[0011] To further understand the advantages of an SSSE according to the invention over GPSEs, consider the following scenario:

[0012] Imagine a public library that keeps all of its books in a huge pile. Suppose an attorney needs to find some information about the product liability case brought against Ford for their design faults in the Pinto model.

[0013] Now imagine that the attorney goes to the public library. In this public library all the books are placed in the back, and in order to retrieve any books one must approach a librarian and tell her which word one is looking for. In this case the attorney is looking for “Pinto.” In less than a second the librarian is back and places 460,000 books in front of the attorney. Depending on the public library these books may not be ordered at all, ordered by the number of times the word “Pinto” appears in each book, or by other people's references to each book.

[0014] To find a book covering the Pinto case, suppose that the attorney starts looking at the title of each book, and if it seems interesting he reads the back cover. It will not be long before he finds himself reading about Pinto horses, families having Pinto as a surname, the El Pinto restaurant, etc. Once in a while he will find a book that actually is about the Ford Pinto case. If he has the patience and the time, he will find the type of book he is looking for somewhere along the line. If he is able to scan through the books at a rate of one book per second, he will be finished in approximately five and a half days. The end result may be some 500 books.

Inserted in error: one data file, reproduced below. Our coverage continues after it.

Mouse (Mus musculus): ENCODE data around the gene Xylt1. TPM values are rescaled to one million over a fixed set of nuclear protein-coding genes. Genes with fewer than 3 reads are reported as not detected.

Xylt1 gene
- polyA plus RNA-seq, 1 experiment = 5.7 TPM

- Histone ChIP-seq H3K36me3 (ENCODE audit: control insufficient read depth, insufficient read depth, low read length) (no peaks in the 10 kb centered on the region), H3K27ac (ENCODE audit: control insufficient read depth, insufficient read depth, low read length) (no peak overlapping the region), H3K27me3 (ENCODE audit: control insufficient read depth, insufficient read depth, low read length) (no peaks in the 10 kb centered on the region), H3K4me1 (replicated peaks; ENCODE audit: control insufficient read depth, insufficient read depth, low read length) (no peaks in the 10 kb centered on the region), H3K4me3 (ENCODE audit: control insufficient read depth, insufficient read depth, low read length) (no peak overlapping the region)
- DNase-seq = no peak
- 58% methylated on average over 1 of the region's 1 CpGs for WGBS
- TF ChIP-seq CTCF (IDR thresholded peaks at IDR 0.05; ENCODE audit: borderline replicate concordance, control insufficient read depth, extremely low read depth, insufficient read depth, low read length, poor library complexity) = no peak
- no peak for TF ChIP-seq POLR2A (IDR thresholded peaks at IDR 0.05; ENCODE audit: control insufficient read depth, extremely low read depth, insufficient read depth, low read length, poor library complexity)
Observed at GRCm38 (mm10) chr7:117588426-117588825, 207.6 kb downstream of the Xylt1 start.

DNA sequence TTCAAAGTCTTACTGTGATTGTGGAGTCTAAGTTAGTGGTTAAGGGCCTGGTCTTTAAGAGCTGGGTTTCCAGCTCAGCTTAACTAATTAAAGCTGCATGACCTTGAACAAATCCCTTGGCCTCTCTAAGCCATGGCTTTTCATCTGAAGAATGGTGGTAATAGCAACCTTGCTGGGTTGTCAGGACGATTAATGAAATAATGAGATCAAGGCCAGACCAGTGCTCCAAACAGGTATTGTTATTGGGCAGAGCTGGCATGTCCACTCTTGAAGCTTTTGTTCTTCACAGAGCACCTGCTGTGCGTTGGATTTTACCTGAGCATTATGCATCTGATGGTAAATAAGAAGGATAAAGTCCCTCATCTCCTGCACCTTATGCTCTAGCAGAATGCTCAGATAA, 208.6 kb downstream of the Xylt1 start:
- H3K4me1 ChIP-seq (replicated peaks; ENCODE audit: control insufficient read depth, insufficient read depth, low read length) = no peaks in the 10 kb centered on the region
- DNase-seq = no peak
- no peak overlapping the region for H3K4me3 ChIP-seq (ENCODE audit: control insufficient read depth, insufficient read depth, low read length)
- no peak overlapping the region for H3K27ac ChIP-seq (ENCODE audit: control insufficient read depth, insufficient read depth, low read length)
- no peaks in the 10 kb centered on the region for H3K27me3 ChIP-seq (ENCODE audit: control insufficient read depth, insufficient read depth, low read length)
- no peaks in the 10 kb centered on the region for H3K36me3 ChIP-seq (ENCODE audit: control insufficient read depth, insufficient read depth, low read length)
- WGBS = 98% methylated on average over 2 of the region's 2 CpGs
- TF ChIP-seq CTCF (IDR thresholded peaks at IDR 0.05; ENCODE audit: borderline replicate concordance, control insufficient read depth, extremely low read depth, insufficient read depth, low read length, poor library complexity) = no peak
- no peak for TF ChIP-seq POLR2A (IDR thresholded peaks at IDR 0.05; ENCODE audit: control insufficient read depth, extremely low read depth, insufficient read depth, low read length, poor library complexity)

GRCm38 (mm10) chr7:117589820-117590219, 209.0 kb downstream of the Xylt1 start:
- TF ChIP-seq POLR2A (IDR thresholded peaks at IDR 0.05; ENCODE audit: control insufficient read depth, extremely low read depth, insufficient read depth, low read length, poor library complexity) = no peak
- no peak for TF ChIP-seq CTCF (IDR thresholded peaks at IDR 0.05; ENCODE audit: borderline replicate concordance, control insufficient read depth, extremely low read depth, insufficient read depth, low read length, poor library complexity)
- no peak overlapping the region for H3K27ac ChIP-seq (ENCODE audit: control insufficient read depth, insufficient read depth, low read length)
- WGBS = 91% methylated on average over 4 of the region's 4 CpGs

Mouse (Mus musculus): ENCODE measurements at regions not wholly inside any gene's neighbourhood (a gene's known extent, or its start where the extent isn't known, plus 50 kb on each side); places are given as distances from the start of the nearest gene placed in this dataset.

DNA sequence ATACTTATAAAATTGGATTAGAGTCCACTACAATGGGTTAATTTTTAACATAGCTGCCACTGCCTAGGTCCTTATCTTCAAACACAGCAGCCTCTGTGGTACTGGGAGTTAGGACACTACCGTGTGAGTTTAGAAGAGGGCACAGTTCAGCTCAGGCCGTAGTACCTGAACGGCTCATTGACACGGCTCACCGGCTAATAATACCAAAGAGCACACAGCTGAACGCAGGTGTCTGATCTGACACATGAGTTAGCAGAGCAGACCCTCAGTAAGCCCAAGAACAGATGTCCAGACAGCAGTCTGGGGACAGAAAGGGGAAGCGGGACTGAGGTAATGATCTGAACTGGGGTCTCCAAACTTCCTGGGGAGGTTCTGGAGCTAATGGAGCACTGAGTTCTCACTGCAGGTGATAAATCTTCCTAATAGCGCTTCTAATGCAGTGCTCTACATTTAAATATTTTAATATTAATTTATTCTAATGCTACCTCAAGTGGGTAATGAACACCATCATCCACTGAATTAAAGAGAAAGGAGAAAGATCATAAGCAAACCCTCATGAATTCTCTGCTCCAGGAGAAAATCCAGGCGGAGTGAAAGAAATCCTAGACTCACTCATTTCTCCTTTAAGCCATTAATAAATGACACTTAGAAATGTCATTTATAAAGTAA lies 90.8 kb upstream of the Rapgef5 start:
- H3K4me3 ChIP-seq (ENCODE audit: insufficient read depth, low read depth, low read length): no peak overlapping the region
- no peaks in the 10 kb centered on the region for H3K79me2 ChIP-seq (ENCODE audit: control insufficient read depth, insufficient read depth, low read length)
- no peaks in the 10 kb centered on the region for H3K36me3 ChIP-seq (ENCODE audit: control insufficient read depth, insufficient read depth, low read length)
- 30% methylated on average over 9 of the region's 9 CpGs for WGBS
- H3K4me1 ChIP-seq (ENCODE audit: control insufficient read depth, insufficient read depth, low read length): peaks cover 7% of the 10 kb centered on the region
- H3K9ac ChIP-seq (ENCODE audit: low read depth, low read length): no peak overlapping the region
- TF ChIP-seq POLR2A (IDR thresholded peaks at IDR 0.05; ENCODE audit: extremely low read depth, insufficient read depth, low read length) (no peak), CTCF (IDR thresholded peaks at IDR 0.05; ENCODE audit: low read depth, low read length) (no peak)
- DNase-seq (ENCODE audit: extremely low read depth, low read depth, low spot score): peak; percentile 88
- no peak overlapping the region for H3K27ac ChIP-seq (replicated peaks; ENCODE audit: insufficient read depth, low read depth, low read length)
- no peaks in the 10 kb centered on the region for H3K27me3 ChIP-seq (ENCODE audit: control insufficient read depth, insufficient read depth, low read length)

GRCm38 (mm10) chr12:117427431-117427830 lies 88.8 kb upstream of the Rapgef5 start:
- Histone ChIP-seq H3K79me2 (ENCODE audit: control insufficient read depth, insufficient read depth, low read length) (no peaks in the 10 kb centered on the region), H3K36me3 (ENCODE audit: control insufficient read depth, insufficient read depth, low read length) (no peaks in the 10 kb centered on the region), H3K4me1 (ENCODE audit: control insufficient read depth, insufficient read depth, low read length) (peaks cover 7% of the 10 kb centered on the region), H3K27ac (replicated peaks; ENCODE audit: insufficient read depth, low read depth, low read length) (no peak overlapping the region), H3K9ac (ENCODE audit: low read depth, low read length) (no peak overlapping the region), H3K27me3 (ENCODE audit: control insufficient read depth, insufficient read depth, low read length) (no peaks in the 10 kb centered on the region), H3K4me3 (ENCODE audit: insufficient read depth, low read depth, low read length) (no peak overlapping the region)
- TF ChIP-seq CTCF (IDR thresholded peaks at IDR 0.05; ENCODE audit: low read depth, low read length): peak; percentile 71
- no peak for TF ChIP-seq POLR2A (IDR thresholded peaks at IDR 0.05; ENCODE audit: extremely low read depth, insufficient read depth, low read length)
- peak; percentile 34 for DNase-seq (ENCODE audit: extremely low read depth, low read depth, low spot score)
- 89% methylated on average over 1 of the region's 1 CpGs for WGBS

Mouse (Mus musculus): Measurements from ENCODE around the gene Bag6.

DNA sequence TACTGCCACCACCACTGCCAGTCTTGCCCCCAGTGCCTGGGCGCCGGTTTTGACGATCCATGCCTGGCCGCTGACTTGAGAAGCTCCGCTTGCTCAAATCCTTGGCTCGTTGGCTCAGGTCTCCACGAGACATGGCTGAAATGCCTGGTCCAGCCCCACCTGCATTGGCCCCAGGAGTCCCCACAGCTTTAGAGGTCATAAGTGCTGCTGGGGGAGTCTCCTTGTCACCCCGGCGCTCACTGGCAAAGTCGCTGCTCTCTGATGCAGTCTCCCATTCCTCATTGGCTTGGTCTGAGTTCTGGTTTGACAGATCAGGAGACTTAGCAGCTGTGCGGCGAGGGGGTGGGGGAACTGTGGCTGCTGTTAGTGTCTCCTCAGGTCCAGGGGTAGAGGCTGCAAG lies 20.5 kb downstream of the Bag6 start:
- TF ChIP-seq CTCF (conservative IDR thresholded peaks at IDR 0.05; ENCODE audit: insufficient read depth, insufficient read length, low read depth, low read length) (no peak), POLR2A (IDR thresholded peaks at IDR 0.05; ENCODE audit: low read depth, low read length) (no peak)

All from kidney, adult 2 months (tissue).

[0015] To avoid this, the attorney currently has two choices:

[0016] He can use Boolean algebra, if he is familiar with it, by changing the query to something like ‘“Ford Pinto” AND (“product liability” OR “punitive damages”).’ To ensure that he gets all the relevant books, he should also enter all kinds of legal terms (the U.S. legal terminology consists of approximately 20,000 terms).

[0017] He can find the “legal librarian” (or, in Internet terms, a metacrawler, like LawRunner.com or LawCrawler.com). The legal librarian does some of the work that the attorney must do in the preceding option, that is, the librarian makes sure that both the original word, “Pinto,” and either the word “legal” or the word “law” is in the books that the librarian returns. It might, however, seem a bit inadequate to get only two terms out of the 20,000 terms mentioned above (i.e., without entering the rest manually).